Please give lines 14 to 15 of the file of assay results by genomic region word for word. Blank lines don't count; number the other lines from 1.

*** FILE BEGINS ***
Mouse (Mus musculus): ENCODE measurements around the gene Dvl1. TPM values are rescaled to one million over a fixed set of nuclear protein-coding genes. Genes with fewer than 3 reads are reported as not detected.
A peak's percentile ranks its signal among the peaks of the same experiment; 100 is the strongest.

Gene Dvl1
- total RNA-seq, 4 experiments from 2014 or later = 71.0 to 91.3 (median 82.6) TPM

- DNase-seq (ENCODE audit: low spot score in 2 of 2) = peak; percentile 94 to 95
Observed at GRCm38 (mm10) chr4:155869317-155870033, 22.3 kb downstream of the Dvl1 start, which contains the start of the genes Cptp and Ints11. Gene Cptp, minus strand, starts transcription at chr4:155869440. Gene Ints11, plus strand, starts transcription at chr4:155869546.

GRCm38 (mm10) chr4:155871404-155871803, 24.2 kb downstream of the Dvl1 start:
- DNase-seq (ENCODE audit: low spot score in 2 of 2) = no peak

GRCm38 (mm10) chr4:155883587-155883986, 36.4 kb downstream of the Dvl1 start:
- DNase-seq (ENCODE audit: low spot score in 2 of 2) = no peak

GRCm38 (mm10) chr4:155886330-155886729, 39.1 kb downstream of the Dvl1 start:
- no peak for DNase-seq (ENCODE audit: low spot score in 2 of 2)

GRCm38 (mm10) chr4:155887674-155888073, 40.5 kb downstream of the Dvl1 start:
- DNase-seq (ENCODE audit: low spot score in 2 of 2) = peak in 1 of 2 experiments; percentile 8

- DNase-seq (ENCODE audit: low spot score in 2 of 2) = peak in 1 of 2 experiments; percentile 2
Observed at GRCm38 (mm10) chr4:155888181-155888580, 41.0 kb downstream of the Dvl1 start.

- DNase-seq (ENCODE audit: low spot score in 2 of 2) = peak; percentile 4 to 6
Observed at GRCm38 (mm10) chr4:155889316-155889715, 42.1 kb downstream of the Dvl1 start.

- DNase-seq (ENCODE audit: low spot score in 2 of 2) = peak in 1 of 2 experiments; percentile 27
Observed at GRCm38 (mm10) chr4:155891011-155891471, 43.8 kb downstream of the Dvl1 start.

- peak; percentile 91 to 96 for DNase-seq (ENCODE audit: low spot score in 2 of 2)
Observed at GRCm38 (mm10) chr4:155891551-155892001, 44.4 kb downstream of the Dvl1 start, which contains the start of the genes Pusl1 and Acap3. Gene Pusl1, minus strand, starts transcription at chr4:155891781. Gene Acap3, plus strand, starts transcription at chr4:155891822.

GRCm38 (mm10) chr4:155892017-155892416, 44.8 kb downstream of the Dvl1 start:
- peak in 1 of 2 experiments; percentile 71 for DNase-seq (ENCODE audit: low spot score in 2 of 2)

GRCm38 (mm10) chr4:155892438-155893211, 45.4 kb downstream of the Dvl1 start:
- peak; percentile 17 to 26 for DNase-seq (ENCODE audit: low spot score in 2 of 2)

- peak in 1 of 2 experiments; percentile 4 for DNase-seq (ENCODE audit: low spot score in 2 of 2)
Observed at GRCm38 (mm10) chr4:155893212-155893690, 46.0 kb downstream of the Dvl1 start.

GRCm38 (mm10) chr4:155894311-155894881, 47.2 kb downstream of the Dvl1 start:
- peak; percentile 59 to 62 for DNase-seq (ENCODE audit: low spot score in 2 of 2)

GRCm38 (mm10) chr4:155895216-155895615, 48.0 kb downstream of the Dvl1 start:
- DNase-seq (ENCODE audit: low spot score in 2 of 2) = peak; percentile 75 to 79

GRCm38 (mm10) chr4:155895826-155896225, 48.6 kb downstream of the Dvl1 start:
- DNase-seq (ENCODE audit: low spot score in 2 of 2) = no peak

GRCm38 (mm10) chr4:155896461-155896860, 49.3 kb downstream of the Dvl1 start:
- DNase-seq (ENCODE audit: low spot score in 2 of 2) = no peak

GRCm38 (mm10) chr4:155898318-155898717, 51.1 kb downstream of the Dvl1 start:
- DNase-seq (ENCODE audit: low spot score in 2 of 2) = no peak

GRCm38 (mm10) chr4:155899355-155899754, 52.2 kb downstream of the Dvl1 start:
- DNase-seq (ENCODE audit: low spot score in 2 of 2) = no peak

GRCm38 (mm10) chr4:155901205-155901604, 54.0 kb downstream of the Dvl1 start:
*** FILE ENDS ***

- DNase-seq (ENCODE audit: low spot score in 2 of 2) = peak in 1 of 2 experiments; percentile 8

- DNase-seq (ENCODE audit: low spot score in 2 of 2) = peak in 1 of 2 experiments; percentile 2